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The JCC Bomb Threats – The telephony challenge

Over the course of the past few weeks, multiple bomb threats had been raised against various Jewish Community Centers in the United States. While many look to the various aspects of racism, antisemitism and issues of cultural tolerance – as a telecommunications company, I would like to take a small beef into the subject of – “Why is it so hard to stop these threats?”

If you ask a man on the street what he thinks of this, their most possible answer would be: “Why don’t they just trace the call and get the guy?” – but the truth of the matter is, doing that is virtually impossible. As telephony and telecommunication technologies evolved over the years, the infrastructure had changed dramatically. During the 1980’s, through the 1990’s and maybe even early 2000’s – most of the inter-state telephony and international telephony was performed via SS7/ISUP links. This means that every phone call, as it traversed the network, left a “trail” as to where it came from. The results was simple, calls were fairly easy to “trace”, as long as the call was active. Normally, the authorities had access to the various switching centers, and thus, calls could be traced.

Fast forward 10 years into the future, the year is now 2010. Most of the links between carriers are no longer IUSP based, they are now SIP based. Also, the introduction of Sessions Border Controllers and Topology Hiding techniques basically say the following: “You can only trace your call from your point to the closest hop, not beyond that”. The result is, putting a piece of hardware on your phone line and hoping to trace call – is virtually impossible. Why impossible? simple – you just can’t see the next hop. So, in order to trace something back, you actually need to have access to all the various carriers along the way, be it national or international.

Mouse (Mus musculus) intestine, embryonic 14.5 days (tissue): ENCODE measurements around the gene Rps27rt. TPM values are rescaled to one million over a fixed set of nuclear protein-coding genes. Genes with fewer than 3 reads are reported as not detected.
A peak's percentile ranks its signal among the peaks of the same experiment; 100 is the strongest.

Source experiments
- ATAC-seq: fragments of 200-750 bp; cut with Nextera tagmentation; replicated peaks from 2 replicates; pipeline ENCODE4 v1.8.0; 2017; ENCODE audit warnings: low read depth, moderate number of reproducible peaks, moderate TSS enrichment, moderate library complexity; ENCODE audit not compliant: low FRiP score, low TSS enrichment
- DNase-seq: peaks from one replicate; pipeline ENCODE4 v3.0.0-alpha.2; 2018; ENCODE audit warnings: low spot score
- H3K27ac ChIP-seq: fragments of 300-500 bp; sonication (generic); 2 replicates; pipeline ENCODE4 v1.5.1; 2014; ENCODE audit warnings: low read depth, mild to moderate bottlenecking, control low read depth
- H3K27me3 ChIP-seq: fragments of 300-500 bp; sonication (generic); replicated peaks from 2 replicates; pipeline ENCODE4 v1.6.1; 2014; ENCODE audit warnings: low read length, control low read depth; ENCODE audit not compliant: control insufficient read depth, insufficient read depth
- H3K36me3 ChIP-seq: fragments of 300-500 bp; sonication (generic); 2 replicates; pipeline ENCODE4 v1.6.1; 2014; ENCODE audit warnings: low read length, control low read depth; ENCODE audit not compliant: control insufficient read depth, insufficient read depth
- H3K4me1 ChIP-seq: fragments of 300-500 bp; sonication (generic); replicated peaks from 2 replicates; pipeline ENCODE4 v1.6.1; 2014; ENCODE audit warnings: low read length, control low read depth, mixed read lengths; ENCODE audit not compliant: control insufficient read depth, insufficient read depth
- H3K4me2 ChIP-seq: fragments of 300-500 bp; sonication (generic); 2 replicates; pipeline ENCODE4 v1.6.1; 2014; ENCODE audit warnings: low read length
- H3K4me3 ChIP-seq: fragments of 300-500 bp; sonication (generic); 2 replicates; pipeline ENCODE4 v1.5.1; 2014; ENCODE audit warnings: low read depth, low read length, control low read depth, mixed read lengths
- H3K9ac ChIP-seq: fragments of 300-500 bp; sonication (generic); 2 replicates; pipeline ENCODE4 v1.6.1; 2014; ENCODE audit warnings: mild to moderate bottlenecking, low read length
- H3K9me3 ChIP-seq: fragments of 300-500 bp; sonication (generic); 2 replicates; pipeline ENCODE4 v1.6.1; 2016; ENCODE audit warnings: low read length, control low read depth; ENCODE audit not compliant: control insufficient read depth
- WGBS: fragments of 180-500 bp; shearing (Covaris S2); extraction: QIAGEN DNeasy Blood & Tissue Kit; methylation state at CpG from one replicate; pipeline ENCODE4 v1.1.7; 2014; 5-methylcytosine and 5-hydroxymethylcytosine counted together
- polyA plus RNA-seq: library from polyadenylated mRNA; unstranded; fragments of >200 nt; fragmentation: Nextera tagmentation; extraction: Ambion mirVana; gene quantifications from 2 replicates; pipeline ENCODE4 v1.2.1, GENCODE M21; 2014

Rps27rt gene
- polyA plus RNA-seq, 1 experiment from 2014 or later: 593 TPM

A recent posting on sound cloud published the following call recording:

It is very clear the person on the other side of the line is masking their voice – but the thing is, they can also mask their origin and everything about their call. Now, originally, the callers were masking their CallerID to show as anonymous. However, following the original threats, the JCC centers got approval to present the CallerID presentation, even if the remote party didn’t disclose it. Yes, it can be done both in ISUP and SIP. In SIP, normally this information is provided via the PAI header (P-Asserted-Identity), which is normally shared between carriers only – but can be exposed to the receiving party upon special request. But, alas, our callers were spoofing their calls, and their origins.

For example, let us assume that our caller is buying services from some out-of-country, Tier-4 SIP provider. Thus, the IP route taken in order to traverse that call into the US may look something like this:

Step 1: "Potential Terrorist" -> Hacked PBX (US) 
Step 2: Hacked PBX -> Remote Tier-4 (CZ) 
Step 3: Remote Tier-4 (CZ) -> Remote Tier-3 (RU)
Step 4: Remote Tier-3 (RU) -> Remote Tier-2 (CN) 
Step 5: Remote Tier-2 (CN) -> Remote Tier-1 (US)
Step 6: Remote Tier-1 (US) -> US ILEC 
Step 7: US ILEC -> US CLEC -> JCC Office

In other words, in order to track this call – the authorities will need to get approval from 3 different countries around the world, 3 local carriers in the US, and they’ll need to do this in real-time – as the only way to trace the call is as it is live. The minute it disconnects, finding out where the call traversed is even harder to do and costs an arm and a leg.